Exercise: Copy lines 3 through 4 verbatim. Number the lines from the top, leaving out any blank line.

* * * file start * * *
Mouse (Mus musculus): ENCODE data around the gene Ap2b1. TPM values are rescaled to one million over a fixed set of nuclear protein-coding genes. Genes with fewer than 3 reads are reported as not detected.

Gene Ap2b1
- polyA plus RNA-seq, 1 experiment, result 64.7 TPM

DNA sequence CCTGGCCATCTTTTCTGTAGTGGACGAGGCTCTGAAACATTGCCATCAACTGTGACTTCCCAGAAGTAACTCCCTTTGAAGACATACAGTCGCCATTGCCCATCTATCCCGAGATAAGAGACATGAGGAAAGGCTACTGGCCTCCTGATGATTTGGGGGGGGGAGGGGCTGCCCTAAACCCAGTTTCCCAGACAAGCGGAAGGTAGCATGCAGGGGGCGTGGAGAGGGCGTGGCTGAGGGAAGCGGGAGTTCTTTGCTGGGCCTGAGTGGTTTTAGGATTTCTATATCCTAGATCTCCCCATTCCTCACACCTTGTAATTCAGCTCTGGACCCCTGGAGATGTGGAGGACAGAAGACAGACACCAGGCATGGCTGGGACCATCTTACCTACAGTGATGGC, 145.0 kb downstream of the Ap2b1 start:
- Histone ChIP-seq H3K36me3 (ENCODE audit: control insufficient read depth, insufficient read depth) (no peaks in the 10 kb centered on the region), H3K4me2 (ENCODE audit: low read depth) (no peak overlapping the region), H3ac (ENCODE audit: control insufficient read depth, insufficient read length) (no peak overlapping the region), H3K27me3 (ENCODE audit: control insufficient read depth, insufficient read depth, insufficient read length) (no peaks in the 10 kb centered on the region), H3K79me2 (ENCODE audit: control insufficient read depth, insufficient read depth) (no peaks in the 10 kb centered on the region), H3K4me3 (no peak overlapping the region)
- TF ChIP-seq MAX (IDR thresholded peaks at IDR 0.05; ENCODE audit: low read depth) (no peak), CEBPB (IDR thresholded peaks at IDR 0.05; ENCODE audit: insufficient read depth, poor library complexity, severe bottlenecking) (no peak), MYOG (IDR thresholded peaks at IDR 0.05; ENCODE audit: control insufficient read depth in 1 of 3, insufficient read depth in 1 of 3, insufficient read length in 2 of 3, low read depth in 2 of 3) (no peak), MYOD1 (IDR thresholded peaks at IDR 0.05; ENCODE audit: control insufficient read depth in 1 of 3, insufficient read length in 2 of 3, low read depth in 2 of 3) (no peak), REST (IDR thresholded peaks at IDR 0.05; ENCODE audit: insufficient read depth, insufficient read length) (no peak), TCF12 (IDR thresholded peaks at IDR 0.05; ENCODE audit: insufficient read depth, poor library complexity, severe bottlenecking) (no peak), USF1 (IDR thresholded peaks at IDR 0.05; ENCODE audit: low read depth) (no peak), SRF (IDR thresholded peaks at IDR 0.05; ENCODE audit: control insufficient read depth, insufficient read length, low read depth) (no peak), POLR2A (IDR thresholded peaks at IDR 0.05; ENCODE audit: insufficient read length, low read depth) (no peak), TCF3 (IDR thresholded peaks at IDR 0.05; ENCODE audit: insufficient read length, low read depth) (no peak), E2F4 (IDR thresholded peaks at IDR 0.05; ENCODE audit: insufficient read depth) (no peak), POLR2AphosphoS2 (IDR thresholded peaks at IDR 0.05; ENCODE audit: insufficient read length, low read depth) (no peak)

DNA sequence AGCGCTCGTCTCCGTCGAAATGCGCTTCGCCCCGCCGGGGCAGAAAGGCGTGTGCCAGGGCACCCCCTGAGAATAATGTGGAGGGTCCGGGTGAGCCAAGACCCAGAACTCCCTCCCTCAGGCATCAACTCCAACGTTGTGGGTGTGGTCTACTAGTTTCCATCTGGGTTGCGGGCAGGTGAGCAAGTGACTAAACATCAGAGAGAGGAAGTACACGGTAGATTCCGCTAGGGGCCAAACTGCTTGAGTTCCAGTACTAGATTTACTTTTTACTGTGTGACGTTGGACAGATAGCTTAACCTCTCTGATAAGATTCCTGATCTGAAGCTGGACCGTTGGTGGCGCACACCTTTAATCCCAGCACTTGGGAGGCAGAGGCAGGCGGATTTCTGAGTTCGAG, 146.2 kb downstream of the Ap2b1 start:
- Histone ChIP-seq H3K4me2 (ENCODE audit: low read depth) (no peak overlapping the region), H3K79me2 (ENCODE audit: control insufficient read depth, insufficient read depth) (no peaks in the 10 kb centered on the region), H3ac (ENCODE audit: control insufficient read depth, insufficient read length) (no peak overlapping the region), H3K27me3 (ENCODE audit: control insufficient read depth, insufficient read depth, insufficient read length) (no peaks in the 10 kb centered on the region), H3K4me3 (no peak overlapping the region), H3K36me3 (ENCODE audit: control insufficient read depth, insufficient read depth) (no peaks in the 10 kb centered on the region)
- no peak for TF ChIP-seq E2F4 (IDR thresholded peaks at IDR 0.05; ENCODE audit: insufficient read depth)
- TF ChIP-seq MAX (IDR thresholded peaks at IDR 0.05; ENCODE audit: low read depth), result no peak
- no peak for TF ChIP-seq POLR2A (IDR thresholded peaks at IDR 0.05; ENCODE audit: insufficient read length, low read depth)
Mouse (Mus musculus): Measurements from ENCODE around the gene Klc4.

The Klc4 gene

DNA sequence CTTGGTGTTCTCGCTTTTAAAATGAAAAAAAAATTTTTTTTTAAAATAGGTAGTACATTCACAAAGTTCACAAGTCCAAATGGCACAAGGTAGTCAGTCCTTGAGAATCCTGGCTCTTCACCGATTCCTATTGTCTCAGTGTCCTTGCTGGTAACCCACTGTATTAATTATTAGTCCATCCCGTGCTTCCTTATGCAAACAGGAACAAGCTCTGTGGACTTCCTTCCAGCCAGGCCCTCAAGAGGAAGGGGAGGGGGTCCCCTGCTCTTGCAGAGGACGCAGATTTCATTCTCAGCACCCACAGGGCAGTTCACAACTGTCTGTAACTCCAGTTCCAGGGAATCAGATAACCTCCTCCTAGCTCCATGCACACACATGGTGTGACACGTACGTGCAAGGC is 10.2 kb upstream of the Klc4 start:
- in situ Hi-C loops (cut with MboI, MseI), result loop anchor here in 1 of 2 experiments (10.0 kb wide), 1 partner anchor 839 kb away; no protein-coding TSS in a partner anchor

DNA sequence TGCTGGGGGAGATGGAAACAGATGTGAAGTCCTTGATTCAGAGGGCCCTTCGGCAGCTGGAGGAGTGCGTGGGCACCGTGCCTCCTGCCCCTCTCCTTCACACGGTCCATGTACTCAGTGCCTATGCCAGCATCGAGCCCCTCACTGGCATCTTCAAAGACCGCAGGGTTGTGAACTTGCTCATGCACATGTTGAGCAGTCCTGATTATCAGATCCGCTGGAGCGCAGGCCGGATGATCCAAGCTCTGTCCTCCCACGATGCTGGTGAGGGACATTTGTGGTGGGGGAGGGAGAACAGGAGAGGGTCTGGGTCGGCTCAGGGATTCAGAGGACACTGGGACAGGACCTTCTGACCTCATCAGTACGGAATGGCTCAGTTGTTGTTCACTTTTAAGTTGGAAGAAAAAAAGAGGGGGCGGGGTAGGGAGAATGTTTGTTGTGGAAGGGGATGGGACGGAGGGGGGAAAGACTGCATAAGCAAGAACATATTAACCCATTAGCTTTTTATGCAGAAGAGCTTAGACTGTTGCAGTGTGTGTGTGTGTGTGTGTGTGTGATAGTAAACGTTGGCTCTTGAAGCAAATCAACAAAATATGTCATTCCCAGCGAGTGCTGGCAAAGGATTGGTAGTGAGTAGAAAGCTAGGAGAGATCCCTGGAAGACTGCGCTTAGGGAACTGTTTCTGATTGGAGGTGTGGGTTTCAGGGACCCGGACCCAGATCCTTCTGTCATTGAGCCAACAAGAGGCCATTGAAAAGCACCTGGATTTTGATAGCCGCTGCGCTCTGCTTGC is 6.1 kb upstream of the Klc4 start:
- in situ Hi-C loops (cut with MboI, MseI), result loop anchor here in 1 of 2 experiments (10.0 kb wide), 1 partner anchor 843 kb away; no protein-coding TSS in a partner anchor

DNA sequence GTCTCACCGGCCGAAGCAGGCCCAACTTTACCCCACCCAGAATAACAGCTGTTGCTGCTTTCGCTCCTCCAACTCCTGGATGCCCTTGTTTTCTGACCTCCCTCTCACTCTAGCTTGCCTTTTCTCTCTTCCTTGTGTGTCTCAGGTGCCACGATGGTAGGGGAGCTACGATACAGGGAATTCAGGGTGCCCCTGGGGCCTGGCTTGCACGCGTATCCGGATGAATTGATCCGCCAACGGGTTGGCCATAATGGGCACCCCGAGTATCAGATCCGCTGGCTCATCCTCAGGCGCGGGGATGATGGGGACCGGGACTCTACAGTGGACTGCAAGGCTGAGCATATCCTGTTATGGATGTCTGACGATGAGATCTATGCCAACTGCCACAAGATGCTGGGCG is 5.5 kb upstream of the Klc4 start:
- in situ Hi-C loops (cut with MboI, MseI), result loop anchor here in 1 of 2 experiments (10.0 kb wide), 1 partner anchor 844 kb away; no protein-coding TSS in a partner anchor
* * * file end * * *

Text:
- polyA plus RNA-seq, 1 experiment, result 64.7 TPM

DNA sequence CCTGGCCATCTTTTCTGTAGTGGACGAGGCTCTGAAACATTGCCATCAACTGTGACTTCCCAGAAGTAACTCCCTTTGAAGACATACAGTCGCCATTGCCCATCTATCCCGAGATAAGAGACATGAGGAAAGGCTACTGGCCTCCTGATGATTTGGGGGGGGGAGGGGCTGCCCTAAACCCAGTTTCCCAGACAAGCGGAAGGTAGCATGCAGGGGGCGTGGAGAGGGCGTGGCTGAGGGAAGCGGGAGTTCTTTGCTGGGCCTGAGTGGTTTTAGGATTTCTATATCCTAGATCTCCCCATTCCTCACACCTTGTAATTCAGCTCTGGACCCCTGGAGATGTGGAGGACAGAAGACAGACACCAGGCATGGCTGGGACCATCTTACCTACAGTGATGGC, 145.0 kb downstream of the Ap2b1 start: